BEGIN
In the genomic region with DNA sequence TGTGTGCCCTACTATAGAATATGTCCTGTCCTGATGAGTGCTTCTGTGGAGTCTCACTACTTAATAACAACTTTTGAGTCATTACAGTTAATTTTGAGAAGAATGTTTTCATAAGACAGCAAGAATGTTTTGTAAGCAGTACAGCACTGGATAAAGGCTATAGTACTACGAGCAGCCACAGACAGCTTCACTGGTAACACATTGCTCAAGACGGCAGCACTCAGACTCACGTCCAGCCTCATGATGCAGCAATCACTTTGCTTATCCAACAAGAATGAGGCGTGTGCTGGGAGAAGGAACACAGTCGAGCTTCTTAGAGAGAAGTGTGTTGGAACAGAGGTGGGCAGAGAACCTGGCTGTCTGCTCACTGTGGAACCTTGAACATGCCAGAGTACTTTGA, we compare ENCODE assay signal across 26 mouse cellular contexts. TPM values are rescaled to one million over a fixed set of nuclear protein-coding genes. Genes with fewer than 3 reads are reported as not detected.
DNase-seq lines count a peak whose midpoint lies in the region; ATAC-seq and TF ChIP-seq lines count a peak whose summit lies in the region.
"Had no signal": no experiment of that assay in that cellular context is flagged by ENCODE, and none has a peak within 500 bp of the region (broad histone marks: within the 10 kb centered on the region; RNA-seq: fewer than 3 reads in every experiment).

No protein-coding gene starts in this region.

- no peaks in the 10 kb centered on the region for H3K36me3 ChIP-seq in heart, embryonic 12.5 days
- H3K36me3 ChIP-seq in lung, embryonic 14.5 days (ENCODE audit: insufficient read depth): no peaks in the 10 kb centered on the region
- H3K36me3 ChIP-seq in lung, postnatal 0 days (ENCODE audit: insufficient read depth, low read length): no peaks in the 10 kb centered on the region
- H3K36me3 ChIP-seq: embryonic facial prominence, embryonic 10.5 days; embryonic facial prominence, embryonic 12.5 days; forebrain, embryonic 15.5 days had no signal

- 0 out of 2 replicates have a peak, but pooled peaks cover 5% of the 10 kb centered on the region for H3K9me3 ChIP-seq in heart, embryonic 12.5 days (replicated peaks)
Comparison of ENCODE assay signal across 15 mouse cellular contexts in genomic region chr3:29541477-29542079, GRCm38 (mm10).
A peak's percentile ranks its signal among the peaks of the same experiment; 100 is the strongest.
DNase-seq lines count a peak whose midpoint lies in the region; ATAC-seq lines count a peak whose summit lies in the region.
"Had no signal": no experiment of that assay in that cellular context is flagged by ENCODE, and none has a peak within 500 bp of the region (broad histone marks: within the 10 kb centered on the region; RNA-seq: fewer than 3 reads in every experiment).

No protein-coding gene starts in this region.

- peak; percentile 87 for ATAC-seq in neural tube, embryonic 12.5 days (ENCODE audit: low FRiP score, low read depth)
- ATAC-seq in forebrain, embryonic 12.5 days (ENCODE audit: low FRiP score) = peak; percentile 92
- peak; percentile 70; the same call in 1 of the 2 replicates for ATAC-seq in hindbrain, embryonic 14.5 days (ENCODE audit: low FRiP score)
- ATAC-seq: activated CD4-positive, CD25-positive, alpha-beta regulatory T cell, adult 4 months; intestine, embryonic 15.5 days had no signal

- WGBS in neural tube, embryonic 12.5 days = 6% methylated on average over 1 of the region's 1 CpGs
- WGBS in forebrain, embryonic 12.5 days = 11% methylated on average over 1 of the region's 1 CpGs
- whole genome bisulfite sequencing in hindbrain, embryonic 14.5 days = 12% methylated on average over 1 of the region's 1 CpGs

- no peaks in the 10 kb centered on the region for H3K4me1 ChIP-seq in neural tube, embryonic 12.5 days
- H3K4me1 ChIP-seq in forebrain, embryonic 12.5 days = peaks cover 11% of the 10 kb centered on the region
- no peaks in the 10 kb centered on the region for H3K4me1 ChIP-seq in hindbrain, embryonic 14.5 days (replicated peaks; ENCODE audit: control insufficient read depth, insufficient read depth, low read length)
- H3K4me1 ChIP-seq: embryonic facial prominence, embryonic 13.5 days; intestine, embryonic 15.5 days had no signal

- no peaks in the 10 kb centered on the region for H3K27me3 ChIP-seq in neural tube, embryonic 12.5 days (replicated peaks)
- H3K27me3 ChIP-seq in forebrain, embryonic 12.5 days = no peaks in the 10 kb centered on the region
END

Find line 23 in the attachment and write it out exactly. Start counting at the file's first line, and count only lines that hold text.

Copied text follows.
- H3K4me1 ChIP-seq in forebrain, embryonic 12.5 days = peaks cover 11% of the 10 kb centered on the region